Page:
Career Paths in Network Administration

Network administrators are IT professionals who work to maintain the networks of several organizations. Because they manage the administration of the network and oversee others who are working with the network, they are generally the highest-ranked technical staff of the organization.

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Organizations rely on network administrators to maintain their hardware and software, including servers, computers, switches, routers, VPN gateways, printers, intrusion detection systems, firewalls, and other assets. Network administrators also manage security updates and software deployments as well as email and data storage.

Looking for a career in network administration? If so, you’ll need to get certified. You’ll require a series of certifications that designed to the skills expected to complete the job. While most network administrators have various certifications, it only takes one certification to start a career. The combination of certifications and work-related experience is the answer to promoting and developing a career in network administration.

Why choose a career in network administration?

Network administration is in huge demand. According to the Bureau of Labor Statistics, the area of network and systems administration is expanding at an annual rate of eight percent. This growth rate is greater than most professional careers and is supposed to extend through 2024. However, the number of qualified administrators entering the profession fails to maintain pace with the need for qualified expertise. While this growing skills notch has been difficult for organizations, it has created phenomenal employment possibilities for those with the appropriate skills.

Planning a New Path

While the field of network administration has presented constant employment for years, it’s experiencing a significant shift. Cloud technology is revolutionizing the way network administrators produce IT services and those who fail to adopt this new technology will be gone behind. If you’re dedicated to mastering new technologies and improving new skills, here’s an excellent certification path for a rewarding career in network administration.

CompTIA A+

CompTIA A+ is the first certification for anyone launching a career in IT. This two-exam certification teaches IT basics and will qualify you for an entry-level role on a technical team. Traditional job titles associated with this certification carry desktop support and helpdesk technician. Eventually, these roles provide the work-related experience required to progress your career.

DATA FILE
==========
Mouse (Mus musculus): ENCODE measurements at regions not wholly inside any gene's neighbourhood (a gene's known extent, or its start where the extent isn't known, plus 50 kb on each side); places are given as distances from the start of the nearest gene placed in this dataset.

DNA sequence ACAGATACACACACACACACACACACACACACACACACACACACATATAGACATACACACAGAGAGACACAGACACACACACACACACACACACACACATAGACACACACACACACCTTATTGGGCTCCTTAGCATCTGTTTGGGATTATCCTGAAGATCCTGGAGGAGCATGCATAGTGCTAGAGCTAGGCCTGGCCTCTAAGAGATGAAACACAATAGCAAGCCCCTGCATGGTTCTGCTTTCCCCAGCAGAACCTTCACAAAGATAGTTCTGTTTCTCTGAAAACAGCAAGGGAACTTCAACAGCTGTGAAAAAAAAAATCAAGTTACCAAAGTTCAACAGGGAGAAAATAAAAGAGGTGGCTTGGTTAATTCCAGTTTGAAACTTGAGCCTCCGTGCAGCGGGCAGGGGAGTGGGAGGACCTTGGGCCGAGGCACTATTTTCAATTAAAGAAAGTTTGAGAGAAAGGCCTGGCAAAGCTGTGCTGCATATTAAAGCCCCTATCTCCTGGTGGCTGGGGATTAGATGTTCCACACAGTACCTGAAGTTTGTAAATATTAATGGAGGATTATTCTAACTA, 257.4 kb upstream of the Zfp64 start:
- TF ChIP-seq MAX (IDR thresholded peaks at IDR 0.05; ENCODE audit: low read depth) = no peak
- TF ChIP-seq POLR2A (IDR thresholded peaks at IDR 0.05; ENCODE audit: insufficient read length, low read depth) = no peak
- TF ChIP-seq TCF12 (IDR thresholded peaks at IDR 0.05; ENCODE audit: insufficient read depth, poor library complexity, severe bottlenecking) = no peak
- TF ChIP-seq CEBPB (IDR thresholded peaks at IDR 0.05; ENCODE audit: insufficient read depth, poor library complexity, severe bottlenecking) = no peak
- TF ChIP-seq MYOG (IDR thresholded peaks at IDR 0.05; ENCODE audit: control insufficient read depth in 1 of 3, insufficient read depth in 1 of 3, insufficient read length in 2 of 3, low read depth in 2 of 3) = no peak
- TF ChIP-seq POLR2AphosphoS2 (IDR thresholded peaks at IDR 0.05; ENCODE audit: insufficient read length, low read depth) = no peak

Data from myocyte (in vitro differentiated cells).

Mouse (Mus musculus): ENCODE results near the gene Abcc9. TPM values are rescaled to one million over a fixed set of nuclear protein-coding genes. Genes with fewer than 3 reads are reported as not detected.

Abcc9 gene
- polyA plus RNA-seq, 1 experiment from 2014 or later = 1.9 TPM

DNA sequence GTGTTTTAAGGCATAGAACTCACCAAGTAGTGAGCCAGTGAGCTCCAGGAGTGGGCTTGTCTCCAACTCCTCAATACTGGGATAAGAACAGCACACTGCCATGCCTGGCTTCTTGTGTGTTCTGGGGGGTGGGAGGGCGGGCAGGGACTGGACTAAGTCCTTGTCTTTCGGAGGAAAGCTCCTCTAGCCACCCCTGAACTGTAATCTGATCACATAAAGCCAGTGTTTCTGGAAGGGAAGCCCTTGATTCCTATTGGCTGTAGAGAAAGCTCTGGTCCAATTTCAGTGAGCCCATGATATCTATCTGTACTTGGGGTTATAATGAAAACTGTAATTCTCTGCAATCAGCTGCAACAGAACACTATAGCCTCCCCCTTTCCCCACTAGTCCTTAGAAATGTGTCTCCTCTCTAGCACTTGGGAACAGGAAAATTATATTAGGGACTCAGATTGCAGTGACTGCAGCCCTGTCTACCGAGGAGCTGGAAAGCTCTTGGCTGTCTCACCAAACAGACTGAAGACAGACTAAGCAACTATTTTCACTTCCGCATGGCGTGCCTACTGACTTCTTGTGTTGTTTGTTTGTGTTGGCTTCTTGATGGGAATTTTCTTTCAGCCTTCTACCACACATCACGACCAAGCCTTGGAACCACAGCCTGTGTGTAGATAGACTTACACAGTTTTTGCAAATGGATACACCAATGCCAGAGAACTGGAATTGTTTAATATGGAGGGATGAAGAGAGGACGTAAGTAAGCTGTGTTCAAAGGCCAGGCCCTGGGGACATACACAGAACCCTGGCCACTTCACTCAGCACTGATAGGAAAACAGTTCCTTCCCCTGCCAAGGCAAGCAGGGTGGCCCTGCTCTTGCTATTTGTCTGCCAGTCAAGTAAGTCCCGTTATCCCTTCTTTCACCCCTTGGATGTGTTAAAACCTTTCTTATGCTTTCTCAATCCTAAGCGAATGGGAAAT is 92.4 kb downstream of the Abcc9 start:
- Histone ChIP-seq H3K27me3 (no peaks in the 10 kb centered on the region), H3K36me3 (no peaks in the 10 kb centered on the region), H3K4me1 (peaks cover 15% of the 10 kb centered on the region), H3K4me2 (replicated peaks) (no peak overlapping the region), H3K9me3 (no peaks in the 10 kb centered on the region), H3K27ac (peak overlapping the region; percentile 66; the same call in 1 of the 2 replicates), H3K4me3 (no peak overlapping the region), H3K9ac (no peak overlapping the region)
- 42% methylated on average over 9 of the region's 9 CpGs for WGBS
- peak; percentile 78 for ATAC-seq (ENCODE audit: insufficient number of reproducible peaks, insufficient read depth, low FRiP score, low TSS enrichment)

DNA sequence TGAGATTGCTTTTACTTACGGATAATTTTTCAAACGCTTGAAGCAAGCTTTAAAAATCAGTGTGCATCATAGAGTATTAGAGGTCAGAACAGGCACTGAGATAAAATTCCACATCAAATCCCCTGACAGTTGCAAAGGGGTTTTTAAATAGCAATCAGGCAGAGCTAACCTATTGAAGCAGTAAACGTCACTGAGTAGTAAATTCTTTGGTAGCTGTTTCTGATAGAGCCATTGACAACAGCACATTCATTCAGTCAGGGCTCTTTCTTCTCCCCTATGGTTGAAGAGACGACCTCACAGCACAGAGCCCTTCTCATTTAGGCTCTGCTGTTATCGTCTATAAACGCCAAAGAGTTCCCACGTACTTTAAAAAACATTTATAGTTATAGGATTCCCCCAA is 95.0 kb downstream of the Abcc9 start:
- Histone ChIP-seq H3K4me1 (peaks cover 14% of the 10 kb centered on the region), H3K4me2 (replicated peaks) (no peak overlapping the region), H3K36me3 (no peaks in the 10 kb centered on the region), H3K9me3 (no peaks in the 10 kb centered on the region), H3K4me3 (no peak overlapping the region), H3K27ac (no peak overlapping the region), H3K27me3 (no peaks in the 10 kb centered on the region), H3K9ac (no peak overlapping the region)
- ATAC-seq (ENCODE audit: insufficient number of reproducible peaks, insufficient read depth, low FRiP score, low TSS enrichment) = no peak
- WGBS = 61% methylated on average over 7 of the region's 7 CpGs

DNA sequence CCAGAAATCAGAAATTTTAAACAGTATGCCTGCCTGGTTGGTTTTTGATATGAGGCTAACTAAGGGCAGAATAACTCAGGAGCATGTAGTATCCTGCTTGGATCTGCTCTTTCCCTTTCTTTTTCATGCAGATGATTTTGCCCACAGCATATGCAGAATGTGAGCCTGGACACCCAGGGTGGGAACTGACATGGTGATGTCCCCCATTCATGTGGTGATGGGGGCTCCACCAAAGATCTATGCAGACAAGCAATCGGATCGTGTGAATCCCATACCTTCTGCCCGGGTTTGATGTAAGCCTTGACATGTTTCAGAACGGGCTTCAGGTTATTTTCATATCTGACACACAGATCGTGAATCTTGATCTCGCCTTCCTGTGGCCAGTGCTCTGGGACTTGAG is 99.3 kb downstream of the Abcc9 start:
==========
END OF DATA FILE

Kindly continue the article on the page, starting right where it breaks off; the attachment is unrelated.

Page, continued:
Most ambitious IT practitioners rely on online resources, Practice tests, and test-prep materials to prepare for the exam.

CompTIA A+ 220-1001 covers:

  • Mobile Devices 14%

  • Networking 20%

  • Hardware 27%

  • Virtualization and Cloud Computing 12%

  • Hardware and Network Troubleshooting 27%

CompTIA A+ 220-1002 covers:

  • Operating Systems 27%

  • Security 24%

  • Software Troubleshooting 26%

  • Operational Procedures 23%


The Microsoft Certified Solutions Associate (MCSA) has a type of specializations spanning from Cloud to Web Applications. However, anyone exploring a career in network administration should concentrate on Windows Server. The MCSA: Windows Server 2016 can take anywhere from three months to a year to achieve. While there are no prerequisites for this certification, it’s advised you first earn the CompTIA A+ or Microsoft Technical Associate (MTA).

Understanding practices, both physical and virtual, is important for any network administrator. Although the MCSA isn’t a necessity for a career in network administration, it will positively improve your technical credibility.

MCSA: Windows Server 2016 exams:

CompTIA Network+

Once you’ve earned your CompTIA A+ and have started your quest for an entry-level IT job, get certified in CompTIA Network+. The CompTIA Network+ is your first real feeling of networking. While CompTIA A+ includes networking basics, Network+ seizes a deeper dive. This is a perfect certification for anyone pursuing an entry-level job like network support. The CompTIA Network+ is a perfect certification for starting a career in network administration.

Common resources to prepare for the exam include on-demand training, virtual classroom options, and practice tests. Although there is no eligibility required for this certification, CompTIA A+ is suggested. This is a certification that requires to be a part of your IT resume and can be acquired without any work-related experience.

CompTIA Network+ covers:

  • Configuration
  • Wired and wireless network devices
  • Unified communications